“Keep it up and away, four seam,” Ross said of what Escobar sent over the right field wall. “I threw some okay ones. But that one might have been … I didn’t really look at it yet … just got a little too much of the plate, which was the case with a few fastballs today.”
That swing and that pitch, and the two at-bats before it, buried the Washington Nationals in an 11-4 defeat to the Diamondbacks at Chase Field. Ross lasted four innings (plus two batters) and was charged with eight earned runs on eight hits and three walks. The two extra batters came once Manager Dave Martinez pushed him to the fifth, despite Ross leading off the top half, an easy spot to lift a struggling starter.
And both reached, on a single and a walk, before Ross was hooked for reliever Sam Clay. And both scored, too, on Clay’s wild pitch and a single from pinch-hitter Andrew Young. Washington’s offense registered three hits in the first two innings and none between the third and sixth. It was a sharp contrast to blowing out the Diamondbacks, 17-2, in the series opener Friday. The Nationals dropped to 15-20, while the Diamondbacks improved to 18-22.
“He tried to battle there, he made a good pitch to Escobar, we didn’t get it and the next pitch was basically right down the middle,” Martinez said of Ross. “We tried to stretch him out for another inning, just to kind of save our bullpen down four, but at that point I saw his velo going down and I just wanted to get him out of there.”
After his previous three outings, despite lines that looked fine on paper, Ross had the same assessment: He had figured it out without his best command. At times, he got by with far less than that. His sinker was too often too high in the zone. His slider was inconsistent. But he had held opponents to two or fewer runs in every outing but April 19, when the St. Louis Cardinals rocked him for 10 in 4⅓ innings. He and the Nationals could appreciate that.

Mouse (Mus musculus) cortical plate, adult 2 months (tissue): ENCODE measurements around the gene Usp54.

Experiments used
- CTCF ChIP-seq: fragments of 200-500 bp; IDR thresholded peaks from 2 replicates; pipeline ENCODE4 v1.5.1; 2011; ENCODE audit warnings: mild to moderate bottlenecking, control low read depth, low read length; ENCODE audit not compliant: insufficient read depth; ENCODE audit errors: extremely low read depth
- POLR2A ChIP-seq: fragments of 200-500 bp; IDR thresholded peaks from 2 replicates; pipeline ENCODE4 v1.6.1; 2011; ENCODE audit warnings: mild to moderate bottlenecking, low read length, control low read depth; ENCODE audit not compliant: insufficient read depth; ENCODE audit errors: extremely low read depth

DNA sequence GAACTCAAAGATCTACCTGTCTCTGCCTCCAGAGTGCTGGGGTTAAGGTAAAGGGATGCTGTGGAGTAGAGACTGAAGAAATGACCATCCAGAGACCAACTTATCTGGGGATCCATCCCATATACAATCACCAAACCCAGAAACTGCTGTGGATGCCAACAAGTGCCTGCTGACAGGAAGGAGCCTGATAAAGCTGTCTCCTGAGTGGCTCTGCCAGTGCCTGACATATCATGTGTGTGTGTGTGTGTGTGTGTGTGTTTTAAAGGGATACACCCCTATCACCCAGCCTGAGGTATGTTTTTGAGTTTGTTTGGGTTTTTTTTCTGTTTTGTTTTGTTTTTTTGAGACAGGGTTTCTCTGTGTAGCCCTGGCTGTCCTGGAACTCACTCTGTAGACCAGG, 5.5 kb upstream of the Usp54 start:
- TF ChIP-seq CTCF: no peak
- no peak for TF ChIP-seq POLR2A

Then the Diamondbacks full-on blitzed him Saturday. The lack of command caught up. By Ross’s 10th pitch, their first four batters — Smith, Rojas, Escobar and David Peralta — had collected a hit. Rojas belted an inside slider for a double off the right field wall. Escobar, who also homered off Austin Voth in the eighth, finishing with seven RBI, first punched a two-run single to erase the Nationals’ 1-0 lead. Peralta scored once Daulton Varsho ripped a single up the middle. Ross only escaped the jam when Seth Frankoff, the Diamondbacks’ starter, tapped out to third.
Frankoff, 32, was making his fourth career appearance and first career start. That was the product of Arizona’s banged-up staff. But the Nationals didn’t quite capitalize on his early lack of control. He fired two wild pitches in the first, then stranded Josh Harrison on third by retiring Kyle Schwarber (via strikeout) and Starlin Castro (who rolled a grounder to the left side). In the second, after Victor Robles singled in Josh Bell and stole second, Trea Turner left him there with a looking strikeout. And Ross needed a lot of run support.
Ross settled in for the second and third, discarding six of seven Diamondbacks. The fourth was going well after back-to-back strikeouts of Nick Heath and Frankoff. In all, when his evening was through, he had thrown a good amount of strikes and was burned on a handful of misplaced pitches. He got a lot more called strikes than whiffs from the swing-happy Diamondbacks. But the trouble really began when, behind 2-1, he plunked Smith with that errant fastball.
“Just a little mental frustration,” Ross said of the mistakes that followed the hit by pitch. “ … Tried to go fastball in and just yanked it. I don’t know the last time I’ve really done that with a heater like that.”
His pitches were tugged from the zone and few returned. The exception, of course, was the one Escobar used to turn a 3-2 advantage into a commanding 6-2 Arizona lead. Ross would end the fourth at 80 pitches. Clay had warmed during the inning and could have replaced him once a pinch hitter did. But Martinez kept him in to bat, he reached on an error and was kept on third when Schwarber, who stranded eight batters in an 0-for-5 game, struck out with the bases loaded. Then Ross was tagged with a single, walked Varsho and exited after throwing six more balls toward the plate.
Only half of them were particularly close. The rest were a sound description of his night.